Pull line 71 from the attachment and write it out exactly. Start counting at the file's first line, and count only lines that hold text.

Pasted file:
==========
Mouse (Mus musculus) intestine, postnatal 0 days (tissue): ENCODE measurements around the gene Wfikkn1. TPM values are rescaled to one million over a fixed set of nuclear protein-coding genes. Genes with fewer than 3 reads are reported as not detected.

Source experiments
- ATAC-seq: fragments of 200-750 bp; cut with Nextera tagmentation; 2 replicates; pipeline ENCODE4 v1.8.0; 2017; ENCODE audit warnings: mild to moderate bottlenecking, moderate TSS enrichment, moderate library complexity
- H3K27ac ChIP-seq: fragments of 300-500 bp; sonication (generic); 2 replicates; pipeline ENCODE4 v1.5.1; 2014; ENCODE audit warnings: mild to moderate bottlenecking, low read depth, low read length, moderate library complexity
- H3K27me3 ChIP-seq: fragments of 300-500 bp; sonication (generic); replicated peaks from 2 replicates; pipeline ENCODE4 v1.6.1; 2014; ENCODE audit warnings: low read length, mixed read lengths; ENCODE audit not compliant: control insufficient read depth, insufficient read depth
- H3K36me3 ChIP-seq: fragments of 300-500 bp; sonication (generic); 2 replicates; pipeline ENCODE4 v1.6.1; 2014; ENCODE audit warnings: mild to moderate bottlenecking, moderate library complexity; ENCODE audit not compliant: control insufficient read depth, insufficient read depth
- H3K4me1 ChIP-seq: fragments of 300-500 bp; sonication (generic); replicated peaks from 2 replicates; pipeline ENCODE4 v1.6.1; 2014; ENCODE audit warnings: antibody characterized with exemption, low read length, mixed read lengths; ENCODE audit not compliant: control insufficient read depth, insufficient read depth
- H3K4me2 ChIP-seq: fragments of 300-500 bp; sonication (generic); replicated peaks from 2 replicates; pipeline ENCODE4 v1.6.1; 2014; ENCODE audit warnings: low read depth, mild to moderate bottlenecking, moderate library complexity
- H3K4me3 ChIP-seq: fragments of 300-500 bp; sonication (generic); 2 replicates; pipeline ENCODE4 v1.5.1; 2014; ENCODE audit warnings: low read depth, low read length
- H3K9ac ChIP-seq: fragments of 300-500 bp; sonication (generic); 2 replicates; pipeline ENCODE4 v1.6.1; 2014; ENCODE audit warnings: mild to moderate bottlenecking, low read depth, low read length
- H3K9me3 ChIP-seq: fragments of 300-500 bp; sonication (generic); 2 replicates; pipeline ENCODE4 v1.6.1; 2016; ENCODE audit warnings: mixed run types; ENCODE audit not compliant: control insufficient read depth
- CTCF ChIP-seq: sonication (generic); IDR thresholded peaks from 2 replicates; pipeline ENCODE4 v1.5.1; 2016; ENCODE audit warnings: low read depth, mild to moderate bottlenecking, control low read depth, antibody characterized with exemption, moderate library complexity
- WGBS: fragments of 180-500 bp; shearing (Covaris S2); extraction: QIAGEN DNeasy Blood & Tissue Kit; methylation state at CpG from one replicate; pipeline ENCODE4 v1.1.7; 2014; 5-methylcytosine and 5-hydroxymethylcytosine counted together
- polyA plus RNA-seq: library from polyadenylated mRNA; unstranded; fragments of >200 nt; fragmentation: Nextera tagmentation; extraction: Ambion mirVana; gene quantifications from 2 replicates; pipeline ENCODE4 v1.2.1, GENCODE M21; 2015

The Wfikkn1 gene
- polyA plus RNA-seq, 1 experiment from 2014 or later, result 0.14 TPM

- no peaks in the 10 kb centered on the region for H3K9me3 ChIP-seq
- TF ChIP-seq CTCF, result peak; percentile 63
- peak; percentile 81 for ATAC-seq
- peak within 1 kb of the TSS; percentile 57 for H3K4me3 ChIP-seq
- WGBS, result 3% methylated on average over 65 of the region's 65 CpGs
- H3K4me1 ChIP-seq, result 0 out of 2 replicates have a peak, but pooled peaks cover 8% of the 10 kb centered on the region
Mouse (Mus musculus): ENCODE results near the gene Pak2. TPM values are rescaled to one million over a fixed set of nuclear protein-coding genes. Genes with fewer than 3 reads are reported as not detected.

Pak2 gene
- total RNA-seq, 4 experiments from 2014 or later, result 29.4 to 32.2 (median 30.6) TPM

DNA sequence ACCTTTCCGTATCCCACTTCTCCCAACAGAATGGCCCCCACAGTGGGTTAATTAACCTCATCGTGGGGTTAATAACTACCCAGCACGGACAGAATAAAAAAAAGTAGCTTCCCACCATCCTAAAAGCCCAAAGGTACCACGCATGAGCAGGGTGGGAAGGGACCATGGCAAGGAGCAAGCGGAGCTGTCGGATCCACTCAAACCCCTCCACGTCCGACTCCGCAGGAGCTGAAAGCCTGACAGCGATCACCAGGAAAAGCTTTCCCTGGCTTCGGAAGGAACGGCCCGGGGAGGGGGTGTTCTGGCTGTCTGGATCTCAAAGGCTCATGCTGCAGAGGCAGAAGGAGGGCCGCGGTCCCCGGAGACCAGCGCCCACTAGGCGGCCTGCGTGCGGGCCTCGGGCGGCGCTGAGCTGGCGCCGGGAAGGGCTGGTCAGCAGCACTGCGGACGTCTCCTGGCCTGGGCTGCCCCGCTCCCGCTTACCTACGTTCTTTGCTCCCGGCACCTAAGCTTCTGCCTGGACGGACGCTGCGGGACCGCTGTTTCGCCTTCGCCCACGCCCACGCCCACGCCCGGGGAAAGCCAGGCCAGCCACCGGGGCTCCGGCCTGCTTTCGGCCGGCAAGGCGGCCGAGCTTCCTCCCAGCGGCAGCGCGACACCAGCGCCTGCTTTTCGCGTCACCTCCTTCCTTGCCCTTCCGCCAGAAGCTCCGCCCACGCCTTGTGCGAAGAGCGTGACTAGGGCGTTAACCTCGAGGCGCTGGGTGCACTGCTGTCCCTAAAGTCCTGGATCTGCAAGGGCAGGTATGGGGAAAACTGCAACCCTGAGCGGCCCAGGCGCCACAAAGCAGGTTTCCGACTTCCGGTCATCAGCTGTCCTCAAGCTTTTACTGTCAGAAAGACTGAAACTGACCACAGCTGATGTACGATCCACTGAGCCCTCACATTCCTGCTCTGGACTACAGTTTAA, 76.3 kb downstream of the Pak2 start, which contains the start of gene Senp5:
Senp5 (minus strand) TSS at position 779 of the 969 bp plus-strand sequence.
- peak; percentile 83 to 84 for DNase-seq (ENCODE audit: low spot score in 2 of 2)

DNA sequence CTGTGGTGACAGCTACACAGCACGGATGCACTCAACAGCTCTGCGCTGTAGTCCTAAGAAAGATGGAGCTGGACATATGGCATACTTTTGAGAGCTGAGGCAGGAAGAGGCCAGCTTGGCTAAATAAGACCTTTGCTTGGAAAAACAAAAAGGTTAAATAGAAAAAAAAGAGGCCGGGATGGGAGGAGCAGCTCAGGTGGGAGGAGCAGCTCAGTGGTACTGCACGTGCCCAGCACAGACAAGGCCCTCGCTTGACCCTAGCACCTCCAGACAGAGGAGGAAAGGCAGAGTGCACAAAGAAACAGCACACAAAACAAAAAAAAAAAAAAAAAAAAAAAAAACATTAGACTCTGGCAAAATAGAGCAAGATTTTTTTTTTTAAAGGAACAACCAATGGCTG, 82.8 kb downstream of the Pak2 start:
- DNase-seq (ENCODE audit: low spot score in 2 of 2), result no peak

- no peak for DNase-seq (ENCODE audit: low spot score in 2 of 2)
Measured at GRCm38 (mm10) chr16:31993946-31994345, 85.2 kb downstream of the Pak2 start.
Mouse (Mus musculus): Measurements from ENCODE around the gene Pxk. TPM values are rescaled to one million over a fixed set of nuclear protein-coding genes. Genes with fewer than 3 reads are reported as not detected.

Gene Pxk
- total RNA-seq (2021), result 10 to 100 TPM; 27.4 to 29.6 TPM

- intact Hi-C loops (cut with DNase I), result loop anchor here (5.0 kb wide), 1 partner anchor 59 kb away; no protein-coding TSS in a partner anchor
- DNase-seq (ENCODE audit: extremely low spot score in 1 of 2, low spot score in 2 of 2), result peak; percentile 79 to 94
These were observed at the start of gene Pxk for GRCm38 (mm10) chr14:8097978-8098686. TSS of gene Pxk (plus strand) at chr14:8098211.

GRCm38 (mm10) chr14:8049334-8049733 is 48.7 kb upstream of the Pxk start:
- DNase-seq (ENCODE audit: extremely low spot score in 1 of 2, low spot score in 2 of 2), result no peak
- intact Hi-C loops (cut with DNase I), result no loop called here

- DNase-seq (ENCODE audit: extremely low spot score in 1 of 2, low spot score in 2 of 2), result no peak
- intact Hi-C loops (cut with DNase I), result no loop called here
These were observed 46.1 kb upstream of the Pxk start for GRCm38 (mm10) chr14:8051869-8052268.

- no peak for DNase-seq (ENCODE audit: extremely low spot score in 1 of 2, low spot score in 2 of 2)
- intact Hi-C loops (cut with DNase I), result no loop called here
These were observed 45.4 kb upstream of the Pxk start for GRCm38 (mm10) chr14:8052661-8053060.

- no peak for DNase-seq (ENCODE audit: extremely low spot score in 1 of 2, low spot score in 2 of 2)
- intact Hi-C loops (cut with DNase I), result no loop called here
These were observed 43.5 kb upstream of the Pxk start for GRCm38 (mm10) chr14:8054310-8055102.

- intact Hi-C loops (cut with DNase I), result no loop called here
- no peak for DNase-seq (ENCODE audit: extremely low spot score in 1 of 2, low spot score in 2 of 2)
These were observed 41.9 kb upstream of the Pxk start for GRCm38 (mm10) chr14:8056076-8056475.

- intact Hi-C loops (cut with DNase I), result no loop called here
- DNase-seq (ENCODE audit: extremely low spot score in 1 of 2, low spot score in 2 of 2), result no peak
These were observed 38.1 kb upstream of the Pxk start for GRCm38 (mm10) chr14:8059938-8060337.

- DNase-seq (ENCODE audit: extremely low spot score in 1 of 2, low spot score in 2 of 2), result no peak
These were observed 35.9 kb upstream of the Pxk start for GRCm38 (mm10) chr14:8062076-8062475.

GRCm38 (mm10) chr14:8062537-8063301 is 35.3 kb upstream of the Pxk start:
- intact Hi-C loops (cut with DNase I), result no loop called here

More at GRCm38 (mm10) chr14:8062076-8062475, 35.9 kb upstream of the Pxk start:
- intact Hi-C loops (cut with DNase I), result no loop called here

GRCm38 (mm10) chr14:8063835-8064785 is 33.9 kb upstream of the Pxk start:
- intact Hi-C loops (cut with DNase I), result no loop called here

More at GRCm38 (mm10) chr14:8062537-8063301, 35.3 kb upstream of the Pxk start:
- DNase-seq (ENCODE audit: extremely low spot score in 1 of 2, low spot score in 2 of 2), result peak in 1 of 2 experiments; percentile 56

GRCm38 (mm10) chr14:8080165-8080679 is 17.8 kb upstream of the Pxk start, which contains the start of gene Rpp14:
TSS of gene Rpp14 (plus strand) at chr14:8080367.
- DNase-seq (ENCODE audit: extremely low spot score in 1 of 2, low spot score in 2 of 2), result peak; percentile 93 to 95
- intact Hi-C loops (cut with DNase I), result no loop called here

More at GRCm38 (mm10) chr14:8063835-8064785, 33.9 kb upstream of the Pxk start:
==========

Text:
More at GRCm38 (mm10) chr14:8063835-8064785, 33.9 kb upstream of the Pxk start: